Tuesday, August 16, 2005

Homeland insecurity: Vandalism at Camp Casey

No matter your position on Iraq -- and, indeed, there are many possible positions to take, not just the for/against poles of extremism -- can we not all agree that this latest incident at Camp Casey, Cindy Sheehan's encampment near Bush's ranch in Texas, is truly disgusting?

(I'm somewhat mixed on Sheehan -- or, at least, on what she represents. I certainly don't think that parental emotion should govern American foreign policy, but is there any more powerful emotion? And while it's true that one of the costs of war, the most enormous cost of all, is the loss of life, whether military or civilian, it surely isn't right for life to be sacrificed for a cause that isn't just. And that's what this comes down to. Is the Iraq War, now more of an occupation than a full-out war, just? I don't have the answer, but it may be enough, at present, just to ask the question.

Regardless, I find myself, as usual, somewhere in the middle. As I've mentioned here a number of times, I was for the war... well, before I was against it, if I may pull a Kerry. Like many hawkish liberals, I believed that war was necessary, given what I knew at the time. And now? Well, the war/occupation has gone horribly wrong, and we're left with something resembling a quagmire -- a difficult situation from which it will be difficult to pull out. But it's imperative to deal with the facts as they are. And the central fact is that the U.S. invaded Iraq, toppled Saddam's regime, and is now occupying the country even as a new, democratic regime struggles to secure legitimacy and long-term viability amid a bloody insurgent backlash. The loss of life has indeed been a truly horrendous cost, and I can barely imagine the enormity of Ms. Sheehan's pain and suffering (even as I admire her courage and passion), but, to me, the job needs to be finished -- that is, Iraq needs to be stabilized -- before any significant withdrawal can be considered. Lest Iraq (and perhaps much of the Middle East) descend into chaos. And that, I'm afraid, would turn out to be a lot worse than the gross injustices of this war.)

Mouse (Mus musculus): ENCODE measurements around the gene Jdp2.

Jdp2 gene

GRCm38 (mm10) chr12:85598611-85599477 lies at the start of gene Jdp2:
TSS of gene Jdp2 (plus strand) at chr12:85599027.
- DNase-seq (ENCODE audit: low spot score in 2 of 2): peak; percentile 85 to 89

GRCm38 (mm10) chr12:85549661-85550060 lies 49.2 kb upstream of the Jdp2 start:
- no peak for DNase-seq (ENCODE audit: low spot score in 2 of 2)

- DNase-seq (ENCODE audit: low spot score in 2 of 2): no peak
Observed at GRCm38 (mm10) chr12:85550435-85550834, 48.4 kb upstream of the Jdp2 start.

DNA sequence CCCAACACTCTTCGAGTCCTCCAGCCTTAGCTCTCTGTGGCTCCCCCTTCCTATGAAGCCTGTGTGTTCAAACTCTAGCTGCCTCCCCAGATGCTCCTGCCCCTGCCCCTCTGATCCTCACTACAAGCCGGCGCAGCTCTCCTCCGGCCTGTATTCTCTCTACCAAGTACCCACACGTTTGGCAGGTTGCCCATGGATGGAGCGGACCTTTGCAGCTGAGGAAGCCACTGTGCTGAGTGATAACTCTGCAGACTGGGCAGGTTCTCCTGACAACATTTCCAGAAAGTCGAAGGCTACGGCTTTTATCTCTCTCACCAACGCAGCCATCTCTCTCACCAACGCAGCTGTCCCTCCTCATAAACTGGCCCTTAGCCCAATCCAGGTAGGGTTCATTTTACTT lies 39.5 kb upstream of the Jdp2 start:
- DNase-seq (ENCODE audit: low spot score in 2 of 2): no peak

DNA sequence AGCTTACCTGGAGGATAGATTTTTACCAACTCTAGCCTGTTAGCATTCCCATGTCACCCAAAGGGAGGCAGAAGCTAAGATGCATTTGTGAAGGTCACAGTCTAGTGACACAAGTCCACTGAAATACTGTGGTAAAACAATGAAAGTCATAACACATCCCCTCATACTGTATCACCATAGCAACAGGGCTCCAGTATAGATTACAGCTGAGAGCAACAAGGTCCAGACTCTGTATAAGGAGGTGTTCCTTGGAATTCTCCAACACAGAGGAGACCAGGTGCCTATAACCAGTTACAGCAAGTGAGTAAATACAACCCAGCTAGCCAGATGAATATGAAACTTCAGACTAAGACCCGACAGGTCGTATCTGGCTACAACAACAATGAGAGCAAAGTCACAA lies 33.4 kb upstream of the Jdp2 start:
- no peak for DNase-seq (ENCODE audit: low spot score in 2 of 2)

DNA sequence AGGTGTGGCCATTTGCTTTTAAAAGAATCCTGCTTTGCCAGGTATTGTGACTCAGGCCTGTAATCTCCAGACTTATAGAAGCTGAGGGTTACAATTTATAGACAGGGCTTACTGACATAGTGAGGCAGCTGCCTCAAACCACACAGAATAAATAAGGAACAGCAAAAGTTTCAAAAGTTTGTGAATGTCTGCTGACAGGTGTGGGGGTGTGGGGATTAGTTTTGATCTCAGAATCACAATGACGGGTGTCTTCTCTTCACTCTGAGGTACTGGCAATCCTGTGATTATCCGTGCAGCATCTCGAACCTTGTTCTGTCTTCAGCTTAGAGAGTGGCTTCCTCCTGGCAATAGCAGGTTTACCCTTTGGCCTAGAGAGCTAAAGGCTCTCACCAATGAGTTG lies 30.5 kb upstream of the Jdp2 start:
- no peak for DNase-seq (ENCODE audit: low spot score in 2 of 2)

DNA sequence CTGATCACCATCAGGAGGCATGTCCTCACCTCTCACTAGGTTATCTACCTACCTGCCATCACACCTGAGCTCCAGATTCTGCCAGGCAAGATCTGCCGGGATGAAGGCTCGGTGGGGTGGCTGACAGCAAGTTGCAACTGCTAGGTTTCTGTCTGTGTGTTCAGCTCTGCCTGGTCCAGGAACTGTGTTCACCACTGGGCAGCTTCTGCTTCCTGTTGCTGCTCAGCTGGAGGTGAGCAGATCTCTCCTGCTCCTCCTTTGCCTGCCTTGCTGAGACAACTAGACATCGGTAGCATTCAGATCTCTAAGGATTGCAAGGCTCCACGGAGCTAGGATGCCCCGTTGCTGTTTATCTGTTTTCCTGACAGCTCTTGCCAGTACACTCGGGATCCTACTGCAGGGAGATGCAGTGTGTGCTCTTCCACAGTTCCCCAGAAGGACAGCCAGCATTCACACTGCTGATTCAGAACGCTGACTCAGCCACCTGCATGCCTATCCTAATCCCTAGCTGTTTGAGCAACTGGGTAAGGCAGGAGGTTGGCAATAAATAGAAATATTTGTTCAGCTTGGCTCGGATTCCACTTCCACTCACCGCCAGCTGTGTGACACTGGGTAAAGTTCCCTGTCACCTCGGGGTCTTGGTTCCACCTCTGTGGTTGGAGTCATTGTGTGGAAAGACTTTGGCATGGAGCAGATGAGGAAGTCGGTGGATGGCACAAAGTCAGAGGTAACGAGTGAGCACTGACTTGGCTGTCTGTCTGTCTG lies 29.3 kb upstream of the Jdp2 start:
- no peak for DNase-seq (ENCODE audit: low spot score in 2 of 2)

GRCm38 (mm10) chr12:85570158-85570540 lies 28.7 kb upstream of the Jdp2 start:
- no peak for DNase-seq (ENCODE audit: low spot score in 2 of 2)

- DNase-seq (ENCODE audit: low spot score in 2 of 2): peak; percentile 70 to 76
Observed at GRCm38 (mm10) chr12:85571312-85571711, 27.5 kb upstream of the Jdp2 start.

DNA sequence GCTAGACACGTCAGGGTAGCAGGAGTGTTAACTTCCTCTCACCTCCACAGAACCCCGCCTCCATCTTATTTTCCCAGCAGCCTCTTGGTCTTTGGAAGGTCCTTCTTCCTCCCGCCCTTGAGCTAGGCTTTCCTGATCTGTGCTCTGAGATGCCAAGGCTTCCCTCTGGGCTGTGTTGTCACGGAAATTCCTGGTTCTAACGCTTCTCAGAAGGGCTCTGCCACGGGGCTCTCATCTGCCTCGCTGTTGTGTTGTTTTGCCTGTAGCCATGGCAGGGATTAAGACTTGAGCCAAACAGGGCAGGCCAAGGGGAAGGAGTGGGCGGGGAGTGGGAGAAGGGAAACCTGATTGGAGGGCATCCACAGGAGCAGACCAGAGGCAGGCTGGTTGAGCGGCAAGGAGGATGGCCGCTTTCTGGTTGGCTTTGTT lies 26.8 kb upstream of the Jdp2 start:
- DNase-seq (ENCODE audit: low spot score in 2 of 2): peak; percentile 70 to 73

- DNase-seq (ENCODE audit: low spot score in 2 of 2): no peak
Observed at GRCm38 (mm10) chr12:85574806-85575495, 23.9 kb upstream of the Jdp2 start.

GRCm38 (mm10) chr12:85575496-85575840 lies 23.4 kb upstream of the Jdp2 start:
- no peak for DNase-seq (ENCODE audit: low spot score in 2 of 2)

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  • Are you really equating the display of crosses in memory of those who have died in a war with the burning of crosses by the Ku Klux Klan? And are you really saying that a guy plowing his SUV into these crosses is the moral equivalent of tearing down a bunch of racist signs?

    Say what you will about the protesters and their motives, but the mothers of sons who have died in the service of their country deserve better -- even from those self-declared patriots who lack the courage to sign up and ship out to defend their convictions.

    By Blogger Vivek Krishnamurthy, at 10:54 PM  

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